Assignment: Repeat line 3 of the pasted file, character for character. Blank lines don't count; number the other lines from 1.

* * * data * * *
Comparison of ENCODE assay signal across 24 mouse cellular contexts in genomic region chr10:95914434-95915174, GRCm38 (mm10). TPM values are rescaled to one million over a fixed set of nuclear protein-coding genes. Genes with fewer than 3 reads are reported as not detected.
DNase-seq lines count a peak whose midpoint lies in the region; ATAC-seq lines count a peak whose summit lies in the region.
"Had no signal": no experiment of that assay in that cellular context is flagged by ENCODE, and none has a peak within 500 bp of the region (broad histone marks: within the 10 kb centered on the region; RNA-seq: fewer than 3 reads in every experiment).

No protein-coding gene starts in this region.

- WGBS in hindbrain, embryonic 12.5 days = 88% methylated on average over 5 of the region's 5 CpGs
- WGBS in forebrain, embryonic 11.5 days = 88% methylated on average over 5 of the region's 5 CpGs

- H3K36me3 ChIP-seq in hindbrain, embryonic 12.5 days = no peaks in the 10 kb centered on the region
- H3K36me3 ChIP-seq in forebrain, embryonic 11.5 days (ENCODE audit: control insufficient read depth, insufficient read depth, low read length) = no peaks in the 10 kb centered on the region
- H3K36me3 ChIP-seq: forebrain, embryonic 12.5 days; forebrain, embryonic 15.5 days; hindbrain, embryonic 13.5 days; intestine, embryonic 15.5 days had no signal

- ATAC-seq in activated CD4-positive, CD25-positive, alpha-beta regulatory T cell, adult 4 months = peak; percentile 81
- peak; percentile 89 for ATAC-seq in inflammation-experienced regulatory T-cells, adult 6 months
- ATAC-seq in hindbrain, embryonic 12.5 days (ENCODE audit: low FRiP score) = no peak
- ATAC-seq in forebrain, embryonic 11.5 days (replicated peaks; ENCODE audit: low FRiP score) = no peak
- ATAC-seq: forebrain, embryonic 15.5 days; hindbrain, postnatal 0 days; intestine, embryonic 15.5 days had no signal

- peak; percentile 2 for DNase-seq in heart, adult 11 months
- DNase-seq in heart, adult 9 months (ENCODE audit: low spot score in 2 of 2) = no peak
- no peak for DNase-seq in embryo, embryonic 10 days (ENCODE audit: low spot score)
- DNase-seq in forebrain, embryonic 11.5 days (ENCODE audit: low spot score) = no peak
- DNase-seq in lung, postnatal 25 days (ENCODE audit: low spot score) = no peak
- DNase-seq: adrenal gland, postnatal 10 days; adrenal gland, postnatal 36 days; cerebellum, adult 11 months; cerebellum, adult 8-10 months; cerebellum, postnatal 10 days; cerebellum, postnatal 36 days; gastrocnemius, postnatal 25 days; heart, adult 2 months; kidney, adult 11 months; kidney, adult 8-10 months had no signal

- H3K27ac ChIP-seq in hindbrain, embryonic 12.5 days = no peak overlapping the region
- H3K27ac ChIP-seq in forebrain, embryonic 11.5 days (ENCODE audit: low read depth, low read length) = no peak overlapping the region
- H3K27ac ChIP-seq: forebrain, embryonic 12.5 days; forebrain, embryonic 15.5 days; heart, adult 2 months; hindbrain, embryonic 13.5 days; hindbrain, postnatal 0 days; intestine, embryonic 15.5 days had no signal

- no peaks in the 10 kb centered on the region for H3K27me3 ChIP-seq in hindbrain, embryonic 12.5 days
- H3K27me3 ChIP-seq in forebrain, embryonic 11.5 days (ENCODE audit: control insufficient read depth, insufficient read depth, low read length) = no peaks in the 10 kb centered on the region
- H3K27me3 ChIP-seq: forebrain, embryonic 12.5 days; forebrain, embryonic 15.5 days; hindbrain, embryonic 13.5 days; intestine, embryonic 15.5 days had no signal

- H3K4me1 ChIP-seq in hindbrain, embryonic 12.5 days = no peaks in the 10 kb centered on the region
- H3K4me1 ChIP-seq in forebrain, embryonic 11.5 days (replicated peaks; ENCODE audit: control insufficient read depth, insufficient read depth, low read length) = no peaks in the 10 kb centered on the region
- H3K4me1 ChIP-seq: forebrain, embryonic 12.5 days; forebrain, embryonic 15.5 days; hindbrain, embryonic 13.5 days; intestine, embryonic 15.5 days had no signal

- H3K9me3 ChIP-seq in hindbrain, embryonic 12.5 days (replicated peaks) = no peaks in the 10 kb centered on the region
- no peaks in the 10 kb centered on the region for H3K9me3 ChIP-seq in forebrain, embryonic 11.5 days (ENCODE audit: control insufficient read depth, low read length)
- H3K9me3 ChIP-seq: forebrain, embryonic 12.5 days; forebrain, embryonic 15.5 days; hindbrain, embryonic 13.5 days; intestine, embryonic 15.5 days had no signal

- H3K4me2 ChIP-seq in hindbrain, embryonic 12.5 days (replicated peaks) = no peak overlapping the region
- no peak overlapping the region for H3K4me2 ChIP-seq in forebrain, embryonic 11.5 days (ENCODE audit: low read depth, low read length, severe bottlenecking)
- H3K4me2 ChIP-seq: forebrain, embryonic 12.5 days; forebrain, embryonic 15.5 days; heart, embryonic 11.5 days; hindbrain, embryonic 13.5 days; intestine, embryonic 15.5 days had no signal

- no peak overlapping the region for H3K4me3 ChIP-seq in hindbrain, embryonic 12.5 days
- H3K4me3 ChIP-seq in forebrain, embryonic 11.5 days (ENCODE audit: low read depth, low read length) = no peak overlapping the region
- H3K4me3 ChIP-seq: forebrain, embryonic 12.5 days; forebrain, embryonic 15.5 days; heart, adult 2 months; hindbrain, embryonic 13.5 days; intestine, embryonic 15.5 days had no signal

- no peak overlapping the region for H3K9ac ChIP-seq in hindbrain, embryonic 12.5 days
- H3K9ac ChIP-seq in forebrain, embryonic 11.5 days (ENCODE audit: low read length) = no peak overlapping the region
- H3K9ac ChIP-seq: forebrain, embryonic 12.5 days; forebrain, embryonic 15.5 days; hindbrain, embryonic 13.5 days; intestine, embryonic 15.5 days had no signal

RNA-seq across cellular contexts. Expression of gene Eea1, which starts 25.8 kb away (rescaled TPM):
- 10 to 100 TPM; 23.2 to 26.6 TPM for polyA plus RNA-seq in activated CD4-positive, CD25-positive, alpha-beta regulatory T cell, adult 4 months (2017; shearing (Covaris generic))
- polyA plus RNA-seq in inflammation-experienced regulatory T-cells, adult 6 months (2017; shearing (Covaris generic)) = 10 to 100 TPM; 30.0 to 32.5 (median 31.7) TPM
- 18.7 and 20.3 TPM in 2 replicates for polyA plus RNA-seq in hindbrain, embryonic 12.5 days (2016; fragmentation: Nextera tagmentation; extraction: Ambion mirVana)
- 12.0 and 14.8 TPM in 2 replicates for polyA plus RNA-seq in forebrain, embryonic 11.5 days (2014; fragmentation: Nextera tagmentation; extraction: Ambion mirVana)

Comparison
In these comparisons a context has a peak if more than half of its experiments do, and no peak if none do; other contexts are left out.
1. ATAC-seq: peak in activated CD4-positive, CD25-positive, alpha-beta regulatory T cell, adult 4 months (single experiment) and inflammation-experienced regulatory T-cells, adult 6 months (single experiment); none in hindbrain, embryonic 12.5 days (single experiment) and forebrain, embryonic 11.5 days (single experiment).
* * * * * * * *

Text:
"Had no signal": no experiment of that assay in that cellular context is flagged by ENCODE, and none has a peak within 500 bp of the region (broad histone marks: within the 10 kb centered on the region; RNA-seq: fewer than 3 reads in every experiment).